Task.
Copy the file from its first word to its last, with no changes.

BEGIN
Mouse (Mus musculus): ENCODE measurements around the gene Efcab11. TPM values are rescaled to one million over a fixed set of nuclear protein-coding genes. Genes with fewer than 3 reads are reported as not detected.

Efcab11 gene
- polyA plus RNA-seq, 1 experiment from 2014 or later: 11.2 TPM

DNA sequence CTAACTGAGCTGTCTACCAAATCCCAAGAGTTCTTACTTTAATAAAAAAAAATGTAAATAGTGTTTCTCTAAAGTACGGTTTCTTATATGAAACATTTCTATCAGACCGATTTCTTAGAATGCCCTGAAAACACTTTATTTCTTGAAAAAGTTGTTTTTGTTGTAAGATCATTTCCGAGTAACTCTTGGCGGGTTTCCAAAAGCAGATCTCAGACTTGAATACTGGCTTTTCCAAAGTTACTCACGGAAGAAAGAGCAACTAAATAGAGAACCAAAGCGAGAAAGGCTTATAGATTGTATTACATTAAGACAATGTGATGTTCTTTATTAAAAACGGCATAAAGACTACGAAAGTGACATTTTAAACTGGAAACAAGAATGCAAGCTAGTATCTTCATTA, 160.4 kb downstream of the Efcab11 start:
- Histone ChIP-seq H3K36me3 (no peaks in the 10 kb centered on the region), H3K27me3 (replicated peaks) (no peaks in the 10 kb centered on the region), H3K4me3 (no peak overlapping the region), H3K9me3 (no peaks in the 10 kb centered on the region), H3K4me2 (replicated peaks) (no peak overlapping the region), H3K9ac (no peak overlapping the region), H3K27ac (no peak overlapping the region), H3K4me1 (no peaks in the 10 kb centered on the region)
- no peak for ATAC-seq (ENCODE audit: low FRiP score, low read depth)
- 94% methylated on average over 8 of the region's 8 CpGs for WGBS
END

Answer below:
Mouse (Mus musculus): ENCODE measurements around the gene Efcab11. TPM values are rescaled to one million over a fixed set of nuclear protein-coding genes. Genes with fewer than 3 reads are reported as not detected.

Efcab11 gene
- polyA plus RNA-seq, 1 experiment from 2014 or later: 11.2 TPM

DNA sequence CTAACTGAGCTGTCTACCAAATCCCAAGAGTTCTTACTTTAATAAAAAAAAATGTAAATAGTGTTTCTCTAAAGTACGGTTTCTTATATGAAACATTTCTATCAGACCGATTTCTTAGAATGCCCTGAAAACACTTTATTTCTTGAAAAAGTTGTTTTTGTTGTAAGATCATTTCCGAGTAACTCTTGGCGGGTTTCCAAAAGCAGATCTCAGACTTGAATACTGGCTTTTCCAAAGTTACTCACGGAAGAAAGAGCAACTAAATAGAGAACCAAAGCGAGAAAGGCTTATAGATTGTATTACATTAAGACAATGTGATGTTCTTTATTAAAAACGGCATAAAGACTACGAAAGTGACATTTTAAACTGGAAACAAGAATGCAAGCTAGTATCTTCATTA, 160.4 kb downstream of the Efcab11 start:
- Histone ChIP-seq H3K36me3 (no peaks in the 10 kb centered on the region), H3K27me3 (replicated peaks) (no peaks in the 10 kb centered on the region), H3K4me3 (no peak overlapping the region), H3K9me3 (no peaks in the 10 kb centered on the region), H3K4me2 (replicated peaks) (no peak overlapping the region), H3K9ac (no peak overlapping the region), H3K27ac (no peak overlapping the region), H3K4me1 (no peaks in the 10 kb centered on the region)
- no peak for ATAC-seq (ENCODE audit: low FRiP score, low read depth)
- 94% methylated on average over 8 of the region's 8 CpGs for WGBS